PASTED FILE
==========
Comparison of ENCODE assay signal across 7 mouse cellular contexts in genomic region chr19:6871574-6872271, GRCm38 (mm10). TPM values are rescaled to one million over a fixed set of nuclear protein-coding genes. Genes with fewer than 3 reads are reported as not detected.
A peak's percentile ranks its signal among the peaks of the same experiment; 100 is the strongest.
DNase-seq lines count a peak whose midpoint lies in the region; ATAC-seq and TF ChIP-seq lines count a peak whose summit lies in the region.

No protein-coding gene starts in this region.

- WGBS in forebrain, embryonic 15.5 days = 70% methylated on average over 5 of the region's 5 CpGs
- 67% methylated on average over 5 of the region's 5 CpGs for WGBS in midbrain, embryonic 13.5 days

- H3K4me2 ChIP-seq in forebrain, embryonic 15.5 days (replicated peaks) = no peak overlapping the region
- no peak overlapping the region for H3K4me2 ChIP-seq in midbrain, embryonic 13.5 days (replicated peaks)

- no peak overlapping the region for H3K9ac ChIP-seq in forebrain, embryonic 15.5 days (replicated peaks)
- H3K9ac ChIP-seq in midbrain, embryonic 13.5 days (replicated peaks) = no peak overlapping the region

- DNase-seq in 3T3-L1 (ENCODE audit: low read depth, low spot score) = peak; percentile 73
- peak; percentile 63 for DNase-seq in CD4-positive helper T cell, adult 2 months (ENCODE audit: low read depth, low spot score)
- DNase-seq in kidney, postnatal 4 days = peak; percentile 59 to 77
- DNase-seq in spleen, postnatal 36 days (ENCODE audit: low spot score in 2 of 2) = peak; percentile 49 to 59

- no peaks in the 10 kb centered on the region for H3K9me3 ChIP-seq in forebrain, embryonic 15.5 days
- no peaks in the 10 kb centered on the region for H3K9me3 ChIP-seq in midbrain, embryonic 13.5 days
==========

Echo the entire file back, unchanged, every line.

Comparison of ENCODE assay signal across 7 mouse cellular contexts in genomic region chr19:6871574-6872271, GRCm38 (mm10). TPM values are rescaled to one million over a fixed set of nuclear protein-coding genes. Genes with fewer than 3 reads are reported as not detected.
A peak's percentile ranks its signal among the peaks of the same experiment; 100 is the strongest.
DNase-seq lines count a peak whose midpoint lies in the region; ATAC-seq and TF ChIP-seq lines count a peak whose summit lies in the region.

No protein-coding gene starts in this region.

- WGBS in forebrain, embryonic 15.5 days = 70% methylated on average over 5 of the region's 5 CpGs
- 67% methylated on average over 5 of the region's 5 CpGs for WGBS in midbrain, embryonic 13.5 days

- H3K4me2 ChIP-seq in forebrain, embryonic 15.5 days (replicated peaks) = no peak overlapping the region
- no peak overlapping the region for H3K4me2 ChIP-seq in midbrain, embryonic 13.5 days (replicated peaks)

- no peak overlapping the region for H3K9ac ChIP-seq in forebrain, embryonic 15.5 days (replicated peaks)
- H3K9ac ChIP-seq in midbrain, embryonic 13.5 days (replicated peaks) = no peak overlapping the region

- DNase-seq in 3T3-L1 (ENCODE audit: low read depth, low spot score) = peak; percentile 73
- peak; percentile 63 for DNase-seq in CD4-positive helper T cell, adult 2 months (ENCODE audit: low read depth, low spot score)
- DNase-seq in kidney, postnatal 4 days = peak; percentile 59 to 77
- DNase-seq in spleen, postnatal 36 days (ENCODE audit: low spot score in 2 of 2) = peak; percentile 49 to 59

- no peaks in the 10 kb centered on the region for H3K9me3 ChIP-seq in forebrain, embryonic 15.5 days
- no peaks in the 10 kb centered on the region for H3K9me3 ChIP-seq in midbrain, embryonic 13.5 days